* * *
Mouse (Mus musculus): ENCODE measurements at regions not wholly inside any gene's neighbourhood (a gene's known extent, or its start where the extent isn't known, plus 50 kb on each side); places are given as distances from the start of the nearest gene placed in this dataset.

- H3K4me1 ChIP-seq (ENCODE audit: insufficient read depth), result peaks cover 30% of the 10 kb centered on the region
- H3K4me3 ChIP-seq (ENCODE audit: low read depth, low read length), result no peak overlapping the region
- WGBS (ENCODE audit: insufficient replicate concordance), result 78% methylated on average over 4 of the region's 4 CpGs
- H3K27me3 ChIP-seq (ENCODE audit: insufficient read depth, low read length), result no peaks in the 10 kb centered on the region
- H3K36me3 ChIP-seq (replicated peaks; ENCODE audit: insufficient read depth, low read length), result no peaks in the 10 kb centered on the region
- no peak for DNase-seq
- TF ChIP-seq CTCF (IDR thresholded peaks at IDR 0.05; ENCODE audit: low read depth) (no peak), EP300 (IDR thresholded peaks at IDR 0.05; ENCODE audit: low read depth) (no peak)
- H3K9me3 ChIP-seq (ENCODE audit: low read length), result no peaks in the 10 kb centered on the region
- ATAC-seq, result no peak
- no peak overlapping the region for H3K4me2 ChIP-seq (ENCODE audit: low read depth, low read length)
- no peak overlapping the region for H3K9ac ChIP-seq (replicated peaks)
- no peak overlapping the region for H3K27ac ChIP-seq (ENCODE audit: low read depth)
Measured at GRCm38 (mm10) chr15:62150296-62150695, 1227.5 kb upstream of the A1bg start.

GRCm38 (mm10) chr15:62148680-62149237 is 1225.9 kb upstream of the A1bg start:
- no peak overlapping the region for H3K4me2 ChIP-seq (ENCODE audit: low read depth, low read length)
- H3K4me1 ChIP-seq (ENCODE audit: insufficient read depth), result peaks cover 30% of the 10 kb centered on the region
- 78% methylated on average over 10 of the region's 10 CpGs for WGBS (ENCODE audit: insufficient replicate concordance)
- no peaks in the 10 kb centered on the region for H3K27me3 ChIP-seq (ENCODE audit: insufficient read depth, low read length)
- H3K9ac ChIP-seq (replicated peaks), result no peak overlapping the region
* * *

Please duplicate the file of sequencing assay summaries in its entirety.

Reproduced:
Mouse (Mus musculus): ENCODE measurements at regions not wholly inside any gene's neighbourhood (a gene's known extent, or its start where the extent isn't known, plus 50 kb on each side); places are given as distances from the start of the nearest gene placed in this dataset.

- H3K4me1 ChIP-seq (ENCODE audit: insufficient read depth), result peaks cover 30% of the 10 kb centered on the region
- H3K4me3 ChIP-seq (ENCODE audit: low read depth, low read length), result no peak overlapping the region
- WGBS (ENCODE audit: insufficient replicate concordance), result 78% methylated on average over 4 of the region's 4 CpGs
- H3K27me3 ChIP-seq (ENCODE audit: insufficient read depth, low read length), result no peaks in the 10 kb centered on the region
- H3K36me3 ChIP-seq (replicated peaks; ENCODE audit: insufficient read depth, low read length), result no peaks in the 10 kb centered on the region
- no peak for DNase-seq
- TF ChIP-seq CTCF (IDR thresholded peaks at IDR 0.05; ENCODE audit: low read depth) (no peak), EP300 (IDR thresholded peaks at IDR 0.05; ENCODE audit: low read depth) (no peak)
- H3K9me3 ChIP-seq (ENCODE audit: low read length), result no peaks in the 10 kb centered on the region
- ATAC-seq, result no peak
- no peak overlapping the region for H3K4me2 ChIP-seq (ENCODE audit: low read depth, low read length)
- no peak overlapping the region for H3K9ac ChIP-seq (replicated peaks)
- no peak overlapping the region for H3K27ac ChIP-seq (ENCODE audit: low read depth)
Measured at GRCm38 (mm10) chr15:62150296-62150695, 1227.5 kb upstream of the A1bg start.

GRCm38 (mm10) chr15:62148680-62149237 is 1225.9 kb upstream of the A1bg start:
- no peak overlapping the region for H3K4me2 ChIP-seq (ENCODE audit: low read depth, low read length)
- H3K4me1 ChIP-seq (ENCODE audit: insufficient read depth), result peaks cover 30% of the 10 kb centered on the region
- 78% methylated on average over 10 of the region's 10 CpGs for WGBS (ENCODE audit: insufficient replicate concordance)
- no peaks in the 10 kb centered on the region for H3K27me3 ChIP-seq (ENCODE audit: insufficient read depth, low read length)
- H3K9ac ChIP-seq (replicated peaks), result no peak overlapping the region